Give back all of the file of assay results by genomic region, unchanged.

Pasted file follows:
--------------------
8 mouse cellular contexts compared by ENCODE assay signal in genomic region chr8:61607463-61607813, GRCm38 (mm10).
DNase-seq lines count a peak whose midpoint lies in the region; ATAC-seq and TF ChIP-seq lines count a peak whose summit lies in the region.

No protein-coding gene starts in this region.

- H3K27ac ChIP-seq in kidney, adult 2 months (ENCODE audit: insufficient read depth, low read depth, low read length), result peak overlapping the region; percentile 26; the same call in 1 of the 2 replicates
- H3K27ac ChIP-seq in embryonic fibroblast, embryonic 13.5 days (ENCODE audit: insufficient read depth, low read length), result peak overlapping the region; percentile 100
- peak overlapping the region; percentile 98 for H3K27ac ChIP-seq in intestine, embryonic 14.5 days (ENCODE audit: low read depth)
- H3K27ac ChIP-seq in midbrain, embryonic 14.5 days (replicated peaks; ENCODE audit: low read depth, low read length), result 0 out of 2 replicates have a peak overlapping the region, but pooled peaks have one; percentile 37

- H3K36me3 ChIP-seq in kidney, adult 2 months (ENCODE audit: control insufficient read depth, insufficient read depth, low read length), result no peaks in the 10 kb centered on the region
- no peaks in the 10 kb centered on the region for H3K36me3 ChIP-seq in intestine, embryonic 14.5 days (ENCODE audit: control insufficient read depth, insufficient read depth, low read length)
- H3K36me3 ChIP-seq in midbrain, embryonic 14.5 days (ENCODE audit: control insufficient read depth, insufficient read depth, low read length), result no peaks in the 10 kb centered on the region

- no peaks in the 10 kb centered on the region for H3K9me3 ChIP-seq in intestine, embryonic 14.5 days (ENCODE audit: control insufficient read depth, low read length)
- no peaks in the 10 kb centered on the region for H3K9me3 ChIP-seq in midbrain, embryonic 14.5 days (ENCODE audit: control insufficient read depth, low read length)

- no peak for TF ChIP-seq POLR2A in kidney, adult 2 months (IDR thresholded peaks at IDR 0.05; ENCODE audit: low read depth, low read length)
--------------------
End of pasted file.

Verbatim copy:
8 mouse cellular contexts compared by ENCODE assay signal in genomic region chr8:61607463-61607813, GRCm38 (mm10).
DNase-seq lines count a peak whose midpoint lies in the region; ATAC-seq and TF ChIP-seq lines count a peak whose summit lies in the region.

No protein-coding gene starts in this region.

- H3K27ac ChIP-seq in kidney, adult 2 months (ENCODE audit: insufficient read depth, low read depth, low read length), result peak overlapping the region; percentile 26; the same call in 1 of the 2 replicates
- H3K27ac ChIP-seq in embryonic fibroblast, embryonic 13.5 days (ENCODE audit: insufficient read depth, low read length), result peak overlapping the region; percentile 100
- peak overlapping the region; percentile 98 for H3K27ac ChIP-seq in intestine, embryonic 14.5 days (ENCODE audit: low read depth)
- H3K27ac ChIP-seq in midbrain, embryonic 14.5 days (replicated peaks; ENCODE audit: low read depth, low read length), result 0 out of 2 replicates have a peak overlapping the region, but pooled peaks have one; percentile 37

- H3K36me3 ChIP-seq in kidney, adult 2 months (ENCODE audit: control insufficient read depth, insufficient read depth, low read length), result no peaks in the 10 kb centered on the region
- no peaks in the 10 kb centered on the region for H3K36me3 ChIP-seq in intestine, embryonic 14.5 days (ENCODE audit: control insufficient read depth, insufficient read depth, low read length)
- H3K36me3 ChIP-seq in midbrain, embryonic 14.5 days (ENCODE audit: control insufficient read depth, insufficient read depth, low read length), result no peaks in the 10 kb centered on the region

- no peaks in the 10 kb centered on the region for H3K9me3 ChIP-seq in intestine, embryonic 14.5 days (ENCODE audit: control insufficient read depth, low read length)
- no peaks in the 10 kb centered on the region for H3K9me3 ChIP-seq in midbrain, embryonic 14.5 days (ENCODE audit: control insufficient read depth, low read length)

- no peak for TF ChIP-seq POLR2A in kidney, adult 2 months (IDR thresholded peaks at IDR 0.05; ENCODE audit: low read depth, low read length)